Senior managers are fond of saying we need to change the culture of the organisation.

They are saying it now in response to the introduction of commissioning and greater use of the private sector in the NHS. It has been repeatedly stated in local authorities as part of efficiency initiatives and outsourcing services. Now I hear it said in relation to the culling of posts and the focus on competence in the civil service.

Commentators have expressed concern about the macho management culture in the NHS. Trade unions have complained that public sector employers have adopted a more confrontational culture in response to a harsher financial climate. Yet ask a manager about the culture within their organisation and they will struggle to define it other than a rather cynical reference to a “blame culture” or a “performance culture”. Most employee seem to be unaware of their organisation’s culture.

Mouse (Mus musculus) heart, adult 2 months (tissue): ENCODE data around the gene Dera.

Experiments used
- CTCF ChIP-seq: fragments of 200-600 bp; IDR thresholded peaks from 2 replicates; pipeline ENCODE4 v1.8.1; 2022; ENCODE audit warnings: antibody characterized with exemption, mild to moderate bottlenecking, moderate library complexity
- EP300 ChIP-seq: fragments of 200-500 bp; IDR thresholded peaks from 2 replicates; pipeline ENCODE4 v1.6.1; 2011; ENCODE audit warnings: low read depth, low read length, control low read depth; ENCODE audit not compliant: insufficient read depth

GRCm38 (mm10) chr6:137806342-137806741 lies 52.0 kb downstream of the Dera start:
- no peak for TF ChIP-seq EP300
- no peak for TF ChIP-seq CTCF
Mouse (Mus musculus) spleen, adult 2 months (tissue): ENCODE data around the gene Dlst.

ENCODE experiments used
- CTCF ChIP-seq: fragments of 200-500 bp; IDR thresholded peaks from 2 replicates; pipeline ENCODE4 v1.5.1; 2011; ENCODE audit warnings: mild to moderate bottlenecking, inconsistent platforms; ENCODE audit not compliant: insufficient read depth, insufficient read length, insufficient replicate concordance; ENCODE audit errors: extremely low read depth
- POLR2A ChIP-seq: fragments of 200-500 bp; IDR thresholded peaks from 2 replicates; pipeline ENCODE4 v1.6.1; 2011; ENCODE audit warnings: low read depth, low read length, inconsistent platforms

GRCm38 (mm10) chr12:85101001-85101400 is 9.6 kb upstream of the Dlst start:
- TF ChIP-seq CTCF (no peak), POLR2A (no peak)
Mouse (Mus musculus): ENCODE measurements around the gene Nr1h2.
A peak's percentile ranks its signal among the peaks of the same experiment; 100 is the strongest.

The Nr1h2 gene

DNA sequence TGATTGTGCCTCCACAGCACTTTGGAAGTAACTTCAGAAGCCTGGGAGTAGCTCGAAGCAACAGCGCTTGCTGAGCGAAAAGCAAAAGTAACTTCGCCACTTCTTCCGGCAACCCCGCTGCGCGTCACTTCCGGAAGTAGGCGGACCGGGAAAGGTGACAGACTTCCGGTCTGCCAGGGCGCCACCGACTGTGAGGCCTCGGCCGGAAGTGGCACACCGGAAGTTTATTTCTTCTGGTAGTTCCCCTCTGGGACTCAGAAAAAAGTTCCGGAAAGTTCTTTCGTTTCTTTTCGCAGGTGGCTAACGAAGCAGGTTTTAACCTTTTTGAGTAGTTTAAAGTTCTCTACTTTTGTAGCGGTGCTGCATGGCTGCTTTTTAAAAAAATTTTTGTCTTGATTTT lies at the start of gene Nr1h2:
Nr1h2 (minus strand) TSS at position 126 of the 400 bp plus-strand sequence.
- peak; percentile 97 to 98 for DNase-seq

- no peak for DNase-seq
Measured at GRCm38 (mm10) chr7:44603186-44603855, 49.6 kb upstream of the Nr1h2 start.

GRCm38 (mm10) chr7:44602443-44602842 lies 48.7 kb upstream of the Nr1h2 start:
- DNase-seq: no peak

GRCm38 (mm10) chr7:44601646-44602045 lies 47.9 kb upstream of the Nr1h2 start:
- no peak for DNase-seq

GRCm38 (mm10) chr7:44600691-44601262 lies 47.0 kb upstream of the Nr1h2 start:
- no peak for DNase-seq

The simplest explanation of culture is the way we do things round here. Certainly there is a lot of time and energy going into changing the way the NHS does things, what local authorities do, don’t do and get others to do and how the civil service will do things in the future.

However culture isn’t so much about who does what, it’s about a set of values and beliefs, how we behave towards other organisations, are we about competition or cooperation are we about quality or cost, effectiveness or efficiency, niche markets or wider population.

As an old fish said to a young fish: “What do you think about the water you’re swimming in?” And the young fish replied: “What’s water?”